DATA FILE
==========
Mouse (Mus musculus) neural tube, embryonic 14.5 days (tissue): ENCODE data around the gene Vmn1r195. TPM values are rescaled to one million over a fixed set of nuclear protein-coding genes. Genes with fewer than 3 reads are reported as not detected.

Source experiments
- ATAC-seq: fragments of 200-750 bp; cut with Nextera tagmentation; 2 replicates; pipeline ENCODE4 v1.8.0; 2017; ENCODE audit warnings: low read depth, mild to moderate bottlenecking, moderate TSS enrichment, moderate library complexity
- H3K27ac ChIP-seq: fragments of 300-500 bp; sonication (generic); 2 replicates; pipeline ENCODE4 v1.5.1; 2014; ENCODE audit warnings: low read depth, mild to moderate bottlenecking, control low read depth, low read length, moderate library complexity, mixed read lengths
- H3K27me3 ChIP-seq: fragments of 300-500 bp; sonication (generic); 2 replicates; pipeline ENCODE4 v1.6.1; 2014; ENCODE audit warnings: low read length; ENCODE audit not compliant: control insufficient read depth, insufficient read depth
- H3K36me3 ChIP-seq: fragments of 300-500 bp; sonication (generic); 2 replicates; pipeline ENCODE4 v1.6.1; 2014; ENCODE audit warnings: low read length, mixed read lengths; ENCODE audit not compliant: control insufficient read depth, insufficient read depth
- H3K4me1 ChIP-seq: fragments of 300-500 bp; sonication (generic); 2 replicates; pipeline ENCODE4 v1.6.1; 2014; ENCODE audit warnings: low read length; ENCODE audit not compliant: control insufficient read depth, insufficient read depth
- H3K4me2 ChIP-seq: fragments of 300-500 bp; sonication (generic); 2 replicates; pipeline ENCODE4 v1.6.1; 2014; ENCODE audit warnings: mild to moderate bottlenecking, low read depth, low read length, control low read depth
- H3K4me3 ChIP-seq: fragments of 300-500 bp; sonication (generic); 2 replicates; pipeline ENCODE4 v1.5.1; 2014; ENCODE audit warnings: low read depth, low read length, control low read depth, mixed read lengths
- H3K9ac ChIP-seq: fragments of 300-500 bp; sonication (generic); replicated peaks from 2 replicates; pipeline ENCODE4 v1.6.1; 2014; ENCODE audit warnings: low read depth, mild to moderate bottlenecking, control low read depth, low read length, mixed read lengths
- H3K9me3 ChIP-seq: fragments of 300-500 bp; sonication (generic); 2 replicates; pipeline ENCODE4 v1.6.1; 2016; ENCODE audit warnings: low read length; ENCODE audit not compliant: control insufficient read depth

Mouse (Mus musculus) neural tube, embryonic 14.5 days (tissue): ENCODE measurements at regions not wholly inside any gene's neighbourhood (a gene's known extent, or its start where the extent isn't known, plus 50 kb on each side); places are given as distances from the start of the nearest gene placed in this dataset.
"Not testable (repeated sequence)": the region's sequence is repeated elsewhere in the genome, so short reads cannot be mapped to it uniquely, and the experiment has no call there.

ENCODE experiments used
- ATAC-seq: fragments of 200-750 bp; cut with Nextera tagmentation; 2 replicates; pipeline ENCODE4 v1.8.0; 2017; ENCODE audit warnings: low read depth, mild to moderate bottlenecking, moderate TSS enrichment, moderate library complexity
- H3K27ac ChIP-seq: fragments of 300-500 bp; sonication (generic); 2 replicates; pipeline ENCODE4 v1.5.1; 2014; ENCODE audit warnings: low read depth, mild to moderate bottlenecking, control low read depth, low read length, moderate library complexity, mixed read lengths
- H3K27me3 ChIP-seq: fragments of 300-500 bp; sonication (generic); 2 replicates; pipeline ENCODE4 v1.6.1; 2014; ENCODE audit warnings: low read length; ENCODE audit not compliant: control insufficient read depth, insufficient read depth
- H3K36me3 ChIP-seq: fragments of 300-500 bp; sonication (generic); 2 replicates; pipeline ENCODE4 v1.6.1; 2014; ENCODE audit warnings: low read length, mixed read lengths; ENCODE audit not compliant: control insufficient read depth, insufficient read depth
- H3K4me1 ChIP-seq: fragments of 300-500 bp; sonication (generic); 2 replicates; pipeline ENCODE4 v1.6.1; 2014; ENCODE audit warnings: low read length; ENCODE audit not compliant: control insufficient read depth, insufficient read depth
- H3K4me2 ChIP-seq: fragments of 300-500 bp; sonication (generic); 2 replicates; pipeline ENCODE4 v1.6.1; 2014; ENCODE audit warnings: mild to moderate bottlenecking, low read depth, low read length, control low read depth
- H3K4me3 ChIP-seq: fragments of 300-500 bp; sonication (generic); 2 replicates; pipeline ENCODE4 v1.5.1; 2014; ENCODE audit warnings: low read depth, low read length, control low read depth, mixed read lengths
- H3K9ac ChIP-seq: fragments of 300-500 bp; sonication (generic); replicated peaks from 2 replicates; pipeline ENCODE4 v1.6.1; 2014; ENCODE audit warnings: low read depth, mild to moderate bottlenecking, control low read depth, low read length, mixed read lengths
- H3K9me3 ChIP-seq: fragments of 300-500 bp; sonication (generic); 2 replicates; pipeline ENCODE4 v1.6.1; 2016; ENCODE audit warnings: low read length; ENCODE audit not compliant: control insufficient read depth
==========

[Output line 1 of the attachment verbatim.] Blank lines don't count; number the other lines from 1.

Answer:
Mouse (Mus musculus) neural tube, embryonic 14.5 days (tissue): ENCODE data around the gene Vmn1r195. TPM values are rescaled to one million over a fixed set of nuclear protein-coding genes. Genes with fewer than 3 reads are reported as not detected.